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The latest issue of the Australian Law Journal (Volume 92 Part 4) contains the following material:
CURRENT ISSUES – Editor: Justice François Kunc
- Vale Robert “Bob” Baxt AO
- The Human Factor
- Unity in the High Court
- National Plan to Address Elder Abuse
- The Tragedy and Challenge of Radicalisation
- Appeals From Nauru Come to an End
- New Specialist Sections
CONVEYANCING AND PROPERTY – Editors: Robert Angyal SC and Brendan Edgeworth
- Creation of Estates for Services: New Zealand Style
- Relevance to Australia?
THE LEGAL OBSERVER – Editor: Michael Pelly
- The Regrettable Secrecy on Nauru Appeals
FAMILY LAW – Editor: Richard Ingleby
- Financial Agreement Anomalies between Western and Eastern Australia
FROM THE LAW SCHOOLS – Editor: Professor Michael Coper
- What is the Future of Australian Legal Education?
ADMIRALTY AND MARITIME – Editor: Dr Damien J Cremean
- Reforming Australia’s Admiralty Jurisdiction
RECENT CASES – Editor: Ruth C A Higgins SC
- Contracts: Construction – “True Rule” In Codelfa Construction v State Rail Authority (NSW) – No Requirement of Ambiguity Before Regard is had to Surrounding Circumstances
What’s Equity got to do with the Environment? – Justice Brian J Preston
The development of the environment benefits some, burdens others and bypasses many. The distribution of the benefits and burdens of developing the environment raises issues of equity. The notion of equity concerns evenness, fairness and justice. The members of the community of justice comprise people of the present generation, people of future generations and non-human nature, present and future. Extending equity to these members involves intragenerational equity, intergenerational equity and interspecies equity. These three principles of equity fix not only the process of decision making concerning development of the environment but also the results of decision making. The results include maintaining a healthy, diverse and productive environment, now and in the future. The three principles of equity call for distributive justice, which is to be achieved by according procedural justice: a fair result reached by a fair process. This is what equity has to do with the environment.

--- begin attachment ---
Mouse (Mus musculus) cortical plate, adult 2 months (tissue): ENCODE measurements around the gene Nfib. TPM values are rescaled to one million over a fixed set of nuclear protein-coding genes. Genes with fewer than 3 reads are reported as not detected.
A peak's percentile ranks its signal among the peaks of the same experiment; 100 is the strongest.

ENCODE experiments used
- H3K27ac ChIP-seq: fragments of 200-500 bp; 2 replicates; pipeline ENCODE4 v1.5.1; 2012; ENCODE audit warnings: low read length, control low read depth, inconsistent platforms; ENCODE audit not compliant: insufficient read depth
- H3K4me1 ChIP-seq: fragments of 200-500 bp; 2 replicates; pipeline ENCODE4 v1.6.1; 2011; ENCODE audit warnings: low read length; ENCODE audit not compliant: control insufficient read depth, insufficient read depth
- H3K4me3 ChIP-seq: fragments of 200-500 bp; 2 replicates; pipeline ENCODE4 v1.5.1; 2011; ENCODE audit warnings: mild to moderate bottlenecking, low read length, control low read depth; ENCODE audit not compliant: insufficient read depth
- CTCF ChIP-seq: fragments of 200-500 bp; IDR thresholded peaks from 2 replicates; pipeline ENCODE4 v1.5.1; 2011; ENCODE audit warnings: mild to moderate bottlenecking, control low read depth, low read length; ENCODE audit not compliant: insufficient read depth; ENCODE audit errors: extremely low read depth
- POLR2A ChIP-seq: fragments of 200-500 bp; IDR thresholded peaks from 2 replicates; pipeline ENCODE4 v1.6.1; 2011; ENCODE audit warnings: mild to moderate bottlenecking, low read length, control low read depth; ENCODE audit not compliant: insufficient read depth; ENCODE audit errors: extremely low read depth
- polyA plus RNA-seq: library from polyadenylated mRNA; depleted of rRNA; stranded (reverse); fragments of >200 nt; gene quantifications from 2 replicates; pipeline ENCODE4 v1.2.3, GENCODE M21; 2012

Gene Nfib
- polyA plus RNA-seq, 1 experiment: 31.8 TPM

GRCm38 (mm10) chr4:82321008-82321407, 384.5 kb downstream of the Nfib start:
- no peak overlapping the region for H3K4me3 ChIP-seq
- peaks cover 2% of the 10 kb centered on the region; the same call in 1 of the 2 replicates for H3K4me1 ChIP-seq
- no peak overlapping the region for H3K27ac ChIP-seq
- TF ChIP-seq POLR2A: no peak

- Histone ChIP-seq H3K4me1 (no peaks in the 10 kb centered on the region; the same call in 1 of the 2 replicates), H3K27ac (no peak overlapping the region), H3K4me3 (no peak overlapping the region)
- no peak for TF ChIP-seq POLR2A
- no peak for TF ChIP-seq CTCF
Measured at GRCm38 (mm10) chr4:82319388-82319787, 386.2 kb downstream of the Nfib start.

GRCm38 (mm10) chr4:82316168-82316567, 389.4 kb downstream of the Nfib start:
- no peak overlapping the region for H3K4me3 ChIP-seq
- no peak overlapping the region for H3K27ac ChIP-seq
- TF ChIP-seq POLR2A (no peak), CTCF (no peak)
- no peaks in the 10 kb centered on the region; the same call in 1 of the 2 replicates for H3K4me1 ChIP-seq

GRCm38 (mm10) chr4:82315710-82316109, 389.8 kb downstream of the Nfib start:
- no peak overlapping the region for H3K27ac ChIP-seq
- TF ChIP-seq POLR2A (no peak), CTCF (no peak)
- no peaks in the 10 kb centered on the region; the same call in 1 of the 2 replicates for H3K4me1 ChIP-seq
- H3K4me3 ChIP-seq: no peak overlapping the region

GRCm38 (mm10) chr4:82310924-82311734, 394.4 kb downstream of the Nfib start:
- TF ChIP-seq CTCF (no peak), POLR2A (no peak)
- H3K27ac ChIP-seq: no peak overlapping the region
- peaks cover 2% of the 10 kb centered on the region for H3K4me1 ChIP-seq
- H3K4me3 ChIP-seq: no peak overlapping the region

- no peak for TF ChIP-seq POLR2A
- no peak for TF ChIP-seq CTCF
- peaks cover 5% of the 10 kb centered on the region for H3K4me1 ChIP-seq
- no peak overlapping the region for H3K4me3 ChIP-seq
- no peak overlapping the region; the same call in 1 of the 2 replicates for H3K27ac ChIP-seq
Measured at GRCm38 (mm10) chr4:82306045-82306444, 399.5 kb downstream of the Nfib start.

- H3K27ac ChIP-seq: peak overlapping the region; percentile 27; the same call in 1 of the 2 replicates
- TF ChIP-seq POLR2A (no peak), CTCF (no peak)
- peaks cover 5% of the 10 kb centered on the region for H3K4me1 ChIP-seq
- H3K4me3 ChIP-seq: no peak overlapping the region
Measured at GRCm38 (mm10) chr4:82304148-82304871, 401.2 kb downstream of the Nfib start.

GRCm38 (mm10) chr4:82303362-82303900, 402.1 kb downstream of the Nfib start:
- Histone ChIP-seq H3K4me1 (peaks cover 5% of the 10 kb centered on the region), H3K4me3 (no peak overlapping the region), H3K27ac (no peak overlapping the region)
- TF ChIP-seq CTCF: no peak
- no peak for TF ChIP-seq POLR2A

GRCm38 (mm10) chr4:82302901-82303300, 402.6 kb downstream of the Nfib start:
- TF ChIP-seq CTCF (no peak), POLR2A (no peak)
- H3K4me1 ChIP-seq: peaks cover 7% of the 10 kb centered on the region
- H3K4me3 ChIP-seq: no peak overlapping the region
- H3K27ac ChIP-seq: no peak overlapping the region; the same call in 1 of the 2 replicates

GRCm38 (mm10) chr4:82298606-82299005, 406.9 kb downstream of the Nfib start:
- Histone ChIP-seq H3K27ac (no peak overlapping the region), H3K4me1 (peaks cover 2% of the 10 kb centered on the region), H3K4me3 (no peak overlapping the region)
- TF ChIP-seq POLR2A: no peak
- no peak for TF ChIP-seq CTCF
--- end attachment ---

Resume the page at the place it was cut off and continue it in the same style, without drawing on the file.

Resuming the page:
What are the obligations and risks in Australian law confronting the managers of charitable funds disbursed overseas to conflict zones where funds may be diverted into political violence? The 2016 allegations against World Vision Australia for funding HAMAS are described here as a case study of applicable Australian laws. Apparent gaps in the administrative, civil and criminal regulatory framework are identified and are contrasted with approaches in other common law jurisdictions: Canada, England and Wales, and the United States. Based upon these comparisons, recommendations are made to address perceived defects in the regulatory framework to counter financing of terrorism abroad by Australian not-for-profit organisations.
In the next five to 10 years, experts predict that conditionally automated vehicles will be commercially introduced. At this level of automation, the system has total control of the vehicle in defined driving environments. The motorist, as a technical matter, will not be required to supervise the system’s functioning when the technology is engaged. The diminished role of the human motorist in conditionally automated vehicles poses a qualitative challenge to the existing liability framework. This article contends that these technical advancements will significantly narrow the motorist’s legal duty to drive carefully and cause a corresponding expansion of the developer’s duties. A lacuna however will emerge where similar injuries inflicted by a driver in sole control will no longer be compensated when they are inflicted by an automated vehicle. This creates a liability blind spot: a blurred vision of how a conditionally automated vehicle claim would be resolved.
BOOK REVIEWS – Editor: Angelina Gomez
- Clarity for Lawyers: Effective Legal Language (3rd ed), by Mark Adler and Daphne Perry
- Seeing Through Legalese: More Essays on Plain Language, by Joseph Kimble
- Re-interpreting Blackstone’s Commentaries: A Seminal Text in National and International Contexts, by Wilfrid Prest (ed)
- The Tasmanian Dam Case 30 Years On: An Enduring Legacy, by Michael Coper, Heather Roberts and James Stellios (eds)
- Robert Baxt
For the PDF version of the table of contents, click here: ALJ Vol 92 No 4 Contents.
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